Olympic champ Gatlin headlines 100-meter prelims
HELSINKI, Finland -- Olympic champion Justin Gatlin climbs into the blocks for the 100-meter preliminaries, the American men go for a shot put sweep and Britain's Paula Radcliffe begins her quest for atonement after her Athens debacle.
The world track and field championships, one of the largest athletic gatherings outside the Olympics, begin on Saturday with the first of nine days of suspense, surprise and subplots.
"This is where new stars are made, old stars fade away," said Allen Johnson, at 34 seeking his fifth world title in the 110 hurdles.
While opening day conditions should be dry, weather later on could be a problem in this northern of European capitals, where the extended forecast calls for light rain much of the coming week. That could slow the times and shorten the distances, but probably won't dampen the intensity of the meet staged the year after and the year before each Olympics.
"I figure as long as it's not just raining in my lane, then all eight women will have to go through the same thing," said American Joanna Hayes, Olympic gold medalist in the 100 hurdles.
The meet returns to Helsinki after 22 years. The Finnish city was site of the first world championships in 1983.
Olympic Stadium was completed in 1938 for what was to have been the 1940 Olympics. When the Olympic movement resumed after World War II, the stadium served as the centerpiece for the 1952 Helsinki Games.
Just beyond the entrance is a statue of Paavo Nurmi, the "Flying Finn" who won nine Olympic gold medals in running events in the 1920s, only a few years after the country gained its independence following centuries of domination by Sweden and Russia.
Nearly all of the events will be in the daylight hours, because the sun doesn't set until after 9:30 p.m. local time.
Gatlin begins a busy week, when he plans to compete in the 100 and 200, as well as anchor the 400 relay. The first two rounds of the 100 are Saturday, with the semifinals and finals on Sunday. The 23-year-old American was deprived of his showdown with world record holder Asafa Powell when the Jamaican withdrew with a groin injury, but there are plenty of others who can beat him on any given day, including U.S. teammates Shawn Crawford and Leonard Scott.
Gatlin thrives in this kind of environment.
"I like the pressure," he said. "I like the eyes watching. I like to show the crowd."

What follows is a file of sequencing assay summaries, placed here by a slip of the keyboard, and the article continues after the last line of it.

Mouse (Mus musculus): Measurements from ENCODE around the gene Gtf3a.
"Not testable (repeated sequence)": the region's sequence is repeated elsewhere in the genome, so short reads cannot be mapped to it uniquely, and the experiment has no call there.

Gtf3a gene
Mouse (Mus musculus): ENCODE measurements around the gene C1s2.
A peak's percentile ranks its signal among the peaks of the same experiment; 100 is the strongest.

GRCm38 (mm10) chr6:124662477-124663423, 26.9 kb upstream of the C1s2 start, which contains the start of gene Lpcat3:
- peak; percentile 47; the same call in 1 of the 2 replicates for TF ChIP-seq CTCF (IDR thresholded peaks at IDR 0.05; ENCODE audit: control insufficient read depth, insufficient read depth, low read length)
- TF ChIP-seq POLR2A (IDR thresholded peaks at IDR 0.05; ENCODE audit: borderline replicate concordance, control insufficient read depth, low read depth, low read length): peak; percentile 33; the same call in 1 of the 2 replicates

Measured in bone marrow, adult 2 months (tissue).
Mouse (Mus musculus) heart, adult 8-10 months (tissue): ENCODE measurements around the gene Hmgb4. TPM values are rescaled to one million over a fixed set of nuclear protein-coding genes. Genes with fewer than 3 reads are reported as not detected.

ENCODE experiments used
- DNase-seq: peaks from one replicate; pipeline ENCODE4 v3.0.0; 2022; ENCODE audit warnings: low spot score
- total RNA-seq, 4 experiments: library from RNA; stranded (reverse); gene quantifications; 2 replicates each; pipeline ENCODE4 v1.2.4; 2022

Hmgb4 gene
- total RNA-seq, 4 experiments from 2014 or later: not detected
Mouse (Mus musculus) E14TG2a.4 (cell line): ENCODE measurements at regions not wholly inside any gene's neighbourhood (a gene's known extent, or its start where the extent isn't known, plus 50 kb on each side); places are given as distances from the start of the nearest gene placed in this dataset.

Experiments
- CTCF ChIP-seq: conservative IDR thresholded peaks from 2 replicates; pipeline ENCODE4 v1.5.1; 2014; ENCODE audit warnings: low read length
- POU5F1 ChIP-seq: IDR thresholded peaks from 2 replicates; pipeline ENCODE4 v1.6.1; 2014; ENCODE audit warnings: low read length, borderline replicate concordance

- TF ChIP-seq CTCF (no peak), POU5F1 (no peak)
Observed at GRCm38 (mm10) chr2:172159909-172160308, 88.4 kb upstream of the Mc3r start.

Gatlin is part of a youth movement intent on cleaning up track's steroid-stained image.
"It's going to motivate us all to stay clean," said Sanya Richards, at 20 already a two-time U.S. 400 champion, "because of the embarrassment and shame that comes to the sport with doing drugs."
Finals are scheduled Saturday in the men's shot put, women's 10,000 meters and men's 20-kilometer walk.
The American trio of John Godina, Christian Cantwell and Adam Nelson has the nine best shot put marks in the world this year, so a sweep would seem a distinct possibility.
Of course, that was the case in Athens a year ago, when Godina, Nelson and Reese Hoffa had thrown farther than any of the others in the competition. Only Nelson came away with a medal, his second Olympic silver.
"It's never been done, so it would be awesome," Godina said of a sweep. "We've been talking about how it should happen a lot, but when you take the USA vs. the entire earth, it's very hard to get three people on the podium."
The 33-year-old Godina, seeking his fourth world title, has the top two throws in the world this year. His best was 72 feet, 10 inches at the U.S. championships, but he has been bothered by a series of nagging injuries recently.
Cantwell, the 2004 world indoor champion, had the top four marks in the world last year but failed to make the Olympic team, fouling all but one of his attempts at the U.S. trials.
Radcliffe will run in the 10,000, the final event on Saturday night, but she is a long shot in a race where the favorites include young Ethiopian sisters Tirunesh and Ejegayehu Dibaba. Radcliffe has said she is using the 10,000 as a warmup for the marathon next Saturday. She failed to finish either race at the Athens Olympics.
The heptathlon begins Saturday, with Olympic champion Carolina Kluft of Sweden the big favorite. She sprained her left ankle in training Friday but her trainer downplayed the significance of the injury.
"The only thing that will be noticeable is that [the foot] will be taped tomorrow," trainer Agne Bergwall said. "Besides that, it shouldn't have any effect."
Copyright 2005 by The Associated Press
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